By Margaret Steen, Monster Contributing Writer
Almost every performance review includes some criticism. But what happens when you feel like your boss has almost nothing good to say in the review? Does it mean not just that your work could be improved, but that your boss wants you gone?
Ask Before You React
If you're thinking on your feet during the review, you can ask a question or two to help clarify your situation.
For example, ask your boss to rate your overall performance on a scale of 1 to 10, where 10 is someone about to be promoted and 1 is someone about to be fired, suggests executive coach Debra Benton. Using a numerical scale "kind of takes the personalization out of the whole thing," says Benton, author of several books, including How to Think Like a CEO.
Put Negatives in Perspective
If you walk away from the review still worried, the first thing to do is to let it sit for a day or two.
"You may have fixated on one comment," says Richard Phillips, a career coach and owner of Advantage Career Solutions in Palo Alto, California. People tend to go into reviews listening for negative comments. And in addition, Phillips says, sometimes managers spend more time talking about the bad than the good, without putting it in perspective.
If, after rereading your written review, you still think it's overly negative, consider whether your boss is right about your performance. Perhaps there's a simple error on the review form, such as a misstatement of your sales numbers, for example. If so, the error should be easily corrected.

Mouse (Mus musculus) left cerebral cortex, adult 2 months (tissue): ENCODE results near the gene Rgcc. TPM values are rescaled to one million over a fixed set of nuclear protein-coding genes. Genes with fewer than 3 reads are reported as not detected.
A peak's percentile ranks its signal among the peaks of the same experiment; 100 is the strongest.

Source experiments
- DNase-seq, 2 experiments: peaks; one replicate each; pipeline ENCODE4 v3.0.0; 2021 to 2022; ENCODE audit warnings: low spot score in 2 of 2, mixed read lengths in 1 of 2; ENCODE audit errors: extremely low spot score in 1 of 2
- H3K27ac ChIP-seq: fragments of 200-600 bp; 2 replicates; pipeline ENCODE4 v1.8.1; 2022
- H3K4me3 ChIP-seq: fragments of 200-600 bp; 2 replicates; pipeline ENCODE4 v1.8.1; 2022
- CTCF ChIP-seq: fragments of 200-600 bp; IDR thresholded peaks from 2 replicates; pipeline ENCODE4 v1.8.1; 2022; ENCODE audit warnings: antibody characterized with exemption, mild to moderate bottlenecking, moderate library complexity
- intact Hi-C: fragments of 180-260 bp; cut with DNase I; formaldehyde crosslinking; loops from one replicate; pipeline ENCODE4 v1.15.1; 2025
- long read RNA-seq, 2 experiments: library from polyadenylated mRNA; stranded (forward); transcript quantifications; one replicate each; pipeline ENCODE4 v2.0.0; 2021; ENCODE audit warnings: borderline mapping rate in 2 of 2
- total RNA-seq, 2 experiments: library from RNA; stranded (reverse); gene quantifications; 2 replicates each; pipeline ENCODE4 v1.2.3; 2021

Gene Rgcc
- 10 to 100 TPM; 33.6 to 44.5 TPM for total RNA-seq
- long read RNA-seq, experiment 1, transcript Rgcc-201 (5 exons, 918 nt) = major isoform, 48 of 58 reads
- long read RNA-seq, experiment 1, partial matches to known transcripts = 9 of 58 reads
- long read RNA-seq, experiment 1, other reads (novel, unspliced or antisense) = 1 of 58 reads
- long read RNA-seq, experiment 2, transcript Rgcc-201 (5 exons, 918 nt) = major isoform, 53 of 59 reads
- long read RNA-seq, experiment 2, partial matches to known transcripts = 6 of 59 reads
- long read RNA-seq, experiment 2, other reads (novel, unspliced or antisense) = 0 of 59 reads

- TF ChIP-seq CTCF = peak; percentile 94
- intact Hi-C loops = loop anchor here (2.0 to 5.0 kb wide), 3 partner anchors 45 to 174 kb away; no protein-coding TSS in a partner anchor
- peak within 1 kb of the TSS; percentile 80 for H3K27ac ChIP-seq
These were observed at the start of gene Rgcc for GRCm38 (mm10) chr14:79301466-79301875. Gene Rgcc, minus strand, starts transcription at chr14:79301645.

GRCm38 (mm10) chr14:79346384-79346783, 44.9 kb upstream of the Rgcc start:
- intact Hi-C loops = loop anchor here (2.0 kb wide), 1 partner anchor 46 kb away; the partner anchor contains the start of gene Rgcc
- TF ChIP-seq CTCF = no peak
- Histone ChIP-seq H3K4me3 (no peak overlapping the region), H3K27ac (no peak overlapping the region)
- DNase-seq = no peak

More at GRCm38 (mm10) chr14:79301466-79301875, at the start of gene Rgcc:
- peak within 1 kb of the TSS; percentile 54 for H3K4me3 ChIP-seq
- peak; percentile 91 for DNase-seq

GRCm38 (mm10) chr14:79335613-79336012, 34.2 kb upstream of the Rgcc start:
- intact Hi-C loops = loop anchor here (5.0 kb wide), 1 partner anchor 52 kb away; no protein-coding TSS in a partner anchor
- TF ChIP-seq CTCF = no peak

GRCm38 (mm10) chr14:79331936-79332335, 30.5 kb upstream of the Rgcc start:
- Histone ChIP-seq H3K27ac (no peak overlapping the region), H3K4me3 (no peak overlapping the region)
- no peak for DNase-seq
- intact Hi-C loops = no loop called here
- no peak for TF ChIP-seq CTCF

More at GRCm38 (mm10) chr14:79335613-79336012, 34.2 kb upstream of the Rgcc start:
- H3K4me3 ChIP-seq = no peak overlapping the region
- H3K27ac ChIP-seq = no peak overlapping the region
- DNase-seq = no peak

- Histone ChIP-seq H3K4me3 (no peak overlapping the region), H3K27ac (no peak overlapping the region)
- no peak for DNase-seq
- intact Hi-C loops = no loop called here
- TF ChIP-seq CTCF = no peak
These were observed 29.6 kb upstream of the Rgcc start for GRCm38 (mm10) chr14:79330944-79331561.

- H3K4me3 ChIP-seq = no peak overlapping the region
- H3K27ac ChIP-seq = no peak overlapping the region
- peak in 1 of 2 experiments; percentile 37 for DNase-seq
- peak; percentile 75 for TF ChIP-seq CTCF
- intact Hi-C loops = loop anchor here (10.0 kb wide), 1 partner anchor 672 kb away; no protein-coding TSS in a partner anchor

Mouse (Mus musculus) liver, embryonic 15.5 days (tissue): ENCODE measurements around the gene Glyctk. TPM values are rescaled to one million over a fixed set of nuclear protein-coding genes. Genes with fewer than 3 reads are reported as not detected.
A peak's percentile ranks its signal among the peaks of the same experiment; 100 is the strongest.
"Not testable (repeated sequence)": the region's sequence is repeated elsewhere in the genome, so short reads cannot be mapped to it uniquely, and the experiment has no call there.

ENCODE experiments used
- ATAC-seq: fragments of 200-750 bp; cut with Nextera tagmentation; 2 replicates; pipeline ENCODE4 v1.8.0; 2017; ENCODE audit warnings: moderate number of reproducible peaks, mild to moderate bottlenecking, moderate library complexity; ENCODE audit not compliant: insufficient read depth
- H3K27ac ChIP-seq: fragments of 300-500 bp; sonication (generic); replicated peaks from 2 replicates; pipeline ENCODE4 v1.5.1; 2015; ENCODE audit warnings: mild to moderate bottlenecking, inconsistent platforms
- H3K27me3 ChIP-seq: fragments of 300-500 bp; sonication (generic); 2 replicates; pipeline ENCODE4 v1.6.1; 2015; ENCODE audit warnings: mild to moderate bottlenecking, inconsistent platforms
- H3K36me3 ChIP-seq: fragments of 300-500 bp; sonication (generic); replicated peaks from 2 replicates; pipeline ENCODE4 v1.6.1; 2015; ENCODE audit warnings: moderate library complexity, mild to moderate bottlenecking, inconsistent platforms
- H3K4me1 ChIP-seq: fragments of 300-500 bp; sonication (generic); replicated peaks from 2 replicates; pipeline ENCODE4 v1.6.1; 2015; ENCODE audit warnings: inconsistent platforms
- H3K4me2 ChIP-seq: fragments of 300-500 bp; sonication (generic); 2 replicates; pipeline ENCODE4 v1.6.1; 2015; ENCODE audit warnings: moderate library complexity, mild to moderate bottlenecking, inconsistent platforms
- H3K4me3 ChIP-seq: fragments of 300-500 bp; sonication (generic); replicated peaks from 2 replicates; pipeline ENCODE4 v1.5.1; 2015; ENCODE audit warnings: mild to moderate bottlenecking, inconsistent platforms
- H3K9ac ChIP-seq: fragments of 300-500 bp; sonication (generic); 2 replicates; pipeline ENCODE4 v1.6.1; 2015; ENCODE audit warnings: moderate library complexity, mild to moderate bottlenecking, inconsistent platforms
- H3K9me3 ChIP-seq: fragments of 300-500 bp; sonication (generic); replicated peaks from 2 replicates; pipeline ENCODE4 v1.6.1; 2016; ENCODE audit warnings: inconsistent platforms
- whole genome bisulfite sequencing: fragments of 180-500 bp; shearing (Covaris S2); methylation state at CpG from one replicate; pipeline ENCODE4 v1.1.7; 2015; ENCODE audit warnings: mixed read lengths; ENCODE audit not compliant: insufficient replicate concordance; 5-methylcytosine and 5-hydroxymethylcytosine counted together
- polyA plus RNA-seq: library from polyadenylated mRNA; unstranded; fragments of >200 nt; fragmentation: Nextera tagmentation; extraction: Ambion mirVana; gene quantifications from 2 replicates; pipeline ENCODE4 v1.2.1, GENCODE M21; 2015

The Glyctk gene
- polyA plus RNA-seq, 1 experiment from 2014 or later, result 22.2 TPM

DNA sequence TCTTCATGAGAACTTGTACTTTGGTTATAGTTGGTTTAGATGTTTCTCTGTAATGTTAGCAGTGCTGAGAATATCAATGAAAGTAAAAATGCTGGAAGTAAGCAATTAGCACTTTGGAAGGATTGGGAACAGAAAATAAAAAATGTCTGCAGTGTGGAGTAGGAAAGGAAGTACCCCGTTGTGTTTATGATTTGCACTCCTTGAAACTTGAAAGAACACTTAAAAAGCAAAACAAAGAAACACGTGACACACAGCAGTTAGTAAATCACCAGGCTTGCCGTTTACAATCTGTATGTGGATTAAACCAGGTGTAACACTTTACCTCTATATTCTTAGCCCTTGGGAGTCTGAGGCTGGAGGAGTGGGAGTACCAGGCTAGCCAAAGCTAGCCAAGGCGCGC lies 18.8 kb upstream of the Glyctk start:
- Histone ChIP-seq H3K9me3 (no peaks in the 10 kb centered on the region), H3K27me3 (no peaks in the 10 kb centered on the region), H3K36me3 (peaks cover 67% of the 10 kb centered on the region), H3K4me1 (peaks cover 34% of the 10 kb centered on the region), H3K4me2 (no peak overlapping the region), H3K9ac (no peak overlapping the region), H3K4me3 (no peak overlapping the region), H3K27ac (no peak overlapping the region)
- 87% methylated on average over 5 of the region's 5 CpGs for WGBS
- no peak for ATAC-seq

Keep It Specific
If you don't fully understand what your boss is unhappy about, ask for another meeting and request specific examples. If your boss says you need to be more responsive to coworkers' requests, for example, Phillips suggests asking what specific events prompted that comment, and how your boss would like to see you handle similar problems in the future.
The worst-case scenario with a review -- that your boss is saying you just aren't cutting it -- doesn't happen often. But if your boss really means you're not doing an acceptable job, then you need to ask yourself some hard questions to determine why.
If you have had good reviews previously, what has changed? Do you have a new boss with different expectations? Are you distracted by personal problems?
Weigh Your Options
"It may be giving you a true picture, but not something you want to hear," Phillips says.
It may be tempting to simply quit and look for a new job, but Phillips urges caution. It could be that you will need to find a new position -- if, for example, you have tried everything but just aren't clicking with your boss, or you have had more than one bad review. But rather than quitting immediately, it's often better to try to address the issues your boss has raised first.
"If you overreact to it, it actually ends up being harder in the long run," Phillips says. Your unhappiness about the review is likely to come through when you're interviewing for new positions. "It takes you longer to find another job, because you're out there maybe feeling a little resentful," he says.